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Home Movies: “Brendon Gets Rabies”/“Yoko”

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“Brendon Gets Rabies” (season 1, episode 4; originally aired 5/17/1999) and “Yoko” (season 1, episode 5; originally aired 5/24/1999)


It could’ve ended here. After five weeks of middling ratings, Home Movies was canned by UPN, offering up its unintentional (and temporary) swan song with an episode where Brendon pays tribute to one of the greatest movie endings of all time. The condensed remake of Casablanca filmed near the conclusion of “Yoko” is the only real note of finality Home Movies offered before its Adult Swim resurrection the following year. It’s intended as an expression of Brendon’s heartbreak over losing Loni (Laura “Sister of Sarah” Silverman) to Mitch (the late, great Mitch Hedberg), but it also serves as an elegy of sorts for the show’s brief network run. “You gotta get out of here… You gotta leave, you gotta split, see,” Brendon-as-Bogart tells Melissa-as-Bergman-by-way-of-Loni, as if Brendon Small himself knew the show wasn’t the right fit for UPN. Illustrating his bona fides as a budding cineaste, Small’s animated alter ego prompts Dwayne to “play that old number” (rather than dropping a “Play it again, Dwayne,” like some uncultured second grader)—to which Dwayne responds with a contemplative, piano-lounge take on the Home Movies theme. It’s a powerful moment, if only for the thought that the cast and crew of Home Movies would hear the show’s theme song as a reminder of happier times, the same way Casablanca’s use of “As Time Goes By” represents Rick and Ilsa’s romantic fling in Paris.

And then the scene ends with the implication that Brendon would just as soon watch his ex drink urine as let her go back to her old boyfriend. At its tenderest and most reflective, Home Movies remains skeptical of childhood innocence. I have to wonder if this point-of-view is one of the reasons the show was destined to live on (and be resurrected) as a cult object. There’s an occasional sweetness to the series—most often glimpsed in scenes between Brendon and Paula, like the “sometimes I forget you’re just a little kid” exchange in “Brendon Gets Rabies”—but Brendon, Melissa, and Jason can be impulsive, vindictive, petty little creatures. (Of the many echoes of Peanuts resonating throughout Home Movies, this is the loudest.) Played and written by adults, the series’ kids are given adult traits and adult opinions that provide insight as well as juxtaposed laughs. In “Brendon Gets Rabies,” the titular character’s navel-gazing ends in a development that might appeal to the basest of Snoopy’s instincts: the death of a cat.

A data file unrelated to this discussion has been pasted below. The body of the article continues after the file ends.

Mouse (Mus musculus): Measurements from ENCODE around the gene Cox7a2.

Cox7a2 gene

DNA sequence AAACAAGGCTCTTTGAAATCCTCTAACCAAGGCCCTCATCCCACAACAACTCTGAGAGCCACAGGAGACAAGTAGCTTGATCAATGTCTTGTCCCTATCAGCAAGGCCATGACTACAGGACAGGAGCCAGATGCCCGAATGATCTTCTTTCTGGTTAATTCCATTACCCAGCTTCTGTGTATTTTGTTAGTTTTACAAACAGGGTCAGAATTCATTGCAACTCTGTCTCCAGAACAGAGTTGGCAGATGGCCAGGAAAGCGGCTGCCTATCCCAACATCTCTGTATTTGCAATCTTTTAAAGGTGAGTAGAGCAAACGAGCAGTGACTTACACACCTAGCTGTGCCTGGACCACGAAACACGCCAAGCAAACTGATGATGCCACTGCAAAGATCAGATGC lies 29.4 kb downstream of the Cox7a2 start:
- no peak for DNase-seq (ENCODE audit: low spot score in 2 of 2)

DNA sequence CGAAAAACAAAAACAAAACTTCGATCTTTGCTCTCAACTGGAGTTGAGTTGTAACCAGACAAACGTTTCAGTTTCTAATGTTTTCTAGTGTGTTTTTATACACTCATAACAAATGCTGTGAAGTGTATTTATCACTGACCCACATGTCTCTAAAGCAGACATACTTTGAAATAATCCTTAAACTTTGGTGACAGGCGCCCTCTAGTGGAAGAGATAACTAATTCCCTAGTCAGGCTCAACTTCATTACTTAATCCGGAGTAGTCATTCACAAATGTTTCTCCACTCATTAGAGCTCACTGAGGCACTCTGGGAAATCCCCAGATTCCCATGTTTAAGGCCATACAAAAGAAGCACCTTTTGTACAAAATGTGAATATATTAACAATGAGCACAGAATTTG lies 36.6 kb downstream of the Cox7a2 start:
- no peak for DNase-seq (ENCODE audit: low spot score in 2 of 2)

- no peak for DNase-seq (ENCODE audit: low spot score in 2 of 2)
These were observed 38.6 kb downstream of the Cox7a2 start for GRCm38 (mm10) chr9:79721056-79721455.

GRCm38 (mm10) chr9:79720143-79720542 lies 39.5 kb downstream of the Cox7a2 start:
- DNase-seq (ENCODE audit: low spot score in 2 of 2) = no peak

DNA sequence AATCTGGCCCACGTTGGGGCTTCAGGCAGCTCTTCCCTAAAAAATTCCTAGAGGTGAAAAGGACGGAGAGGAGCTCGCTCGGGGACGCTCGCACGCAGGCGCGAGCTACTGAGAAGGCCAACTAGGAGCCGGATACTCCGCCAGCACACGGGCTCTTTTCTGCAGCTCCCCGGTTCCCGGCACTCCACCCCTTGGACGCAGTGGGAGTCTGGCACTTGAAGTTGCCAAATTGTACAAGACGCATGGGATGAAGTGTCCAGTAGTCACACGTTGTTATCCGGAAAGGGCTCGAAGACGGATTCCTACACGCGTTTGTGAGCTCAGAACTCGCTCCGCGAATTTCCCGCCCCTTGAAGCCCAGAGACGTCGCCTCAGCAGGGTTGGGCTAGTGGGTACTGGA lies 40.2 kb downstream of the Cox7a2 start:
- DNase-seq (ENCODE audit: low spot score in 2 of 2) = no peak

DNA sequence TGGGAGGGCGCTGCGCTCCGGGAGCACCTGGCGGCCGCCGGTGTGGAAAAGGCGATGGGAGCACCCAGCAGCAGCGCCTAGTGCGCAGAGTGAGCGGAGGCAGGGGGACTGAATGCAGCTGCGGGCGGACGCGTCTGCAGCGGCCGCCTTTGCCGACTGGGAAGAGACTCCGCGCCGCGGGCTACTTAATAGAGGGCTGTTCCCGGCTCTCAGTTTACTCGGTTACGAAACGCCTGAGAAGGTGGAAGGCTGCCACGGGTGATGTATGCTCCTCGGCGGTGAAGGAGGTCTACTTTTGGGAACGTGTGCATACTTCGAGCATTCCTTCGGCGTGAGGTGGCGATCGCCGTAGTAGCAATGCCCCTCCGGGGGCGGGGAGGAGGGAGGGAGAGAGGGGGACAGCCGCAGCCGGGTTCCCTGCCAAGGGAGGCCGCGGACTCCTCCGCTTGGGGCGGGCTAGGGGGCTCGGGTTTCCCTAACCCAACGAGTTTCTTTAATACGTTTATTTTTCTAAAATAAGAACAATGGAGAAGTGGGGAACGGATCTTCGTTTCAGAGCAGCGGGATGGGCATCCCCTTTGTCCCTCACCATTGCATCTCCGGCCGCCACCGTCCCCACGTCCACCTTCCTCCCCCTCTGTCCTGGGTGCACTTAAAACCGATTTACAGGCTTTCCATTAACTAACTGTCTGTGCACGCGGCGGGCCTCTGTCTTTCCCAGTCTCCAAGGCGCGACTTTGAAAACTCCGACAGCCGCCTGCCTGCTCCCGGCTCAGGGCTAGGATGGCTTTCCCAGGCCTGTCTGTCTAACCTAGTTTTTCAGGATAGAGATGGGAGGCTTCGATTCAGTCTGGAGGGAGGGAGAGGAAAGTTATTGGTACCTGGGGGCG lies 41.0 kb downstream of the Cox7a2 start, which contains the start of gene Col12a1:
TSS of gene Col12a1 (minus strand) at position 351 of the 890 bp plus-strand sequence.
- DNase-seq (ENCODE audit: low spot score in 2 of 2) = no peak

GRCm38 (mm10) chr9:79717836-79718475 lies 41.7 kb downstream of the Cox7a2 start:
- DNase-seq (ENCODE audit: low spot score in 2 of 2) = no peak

But Brendon isn’t a sociopath, and the fate of Alexandre (a name pronounced as if the final syllables are adhered to the soft palate) weighs heavily on the kid’s conscious. Sweetness creeps further into “Brendon Gets Rabies” through his video eulogy for the dead cat, though it’s tempered by Jason’s brilliantly twisted aphorism, “When you search for something, don’t find it, because when you find it, it has rabies.” Just as Home Movies is being prepared for the chopping block (presumably to make room on the fall 1999 schedule for quality UPN programming like the Jake-Busey-as-aspiring-rap-rocker vehicle, Shasta McNasty), its squiggly characters are becoming more recognizably human. Brendon learns a lesson about personal responsibility in “Brendon Gets Rabies,” then struggles with issues of loyalty and first love in “Yoko.” Because of the off-the-cuff nature of the show’s production, its characters arrived in lumpier forms than the average TV players. They were just beginning to take shape, becoming more than just another set of wise-beyond-their-years kids and clueless adults, when UPN pulled the plug.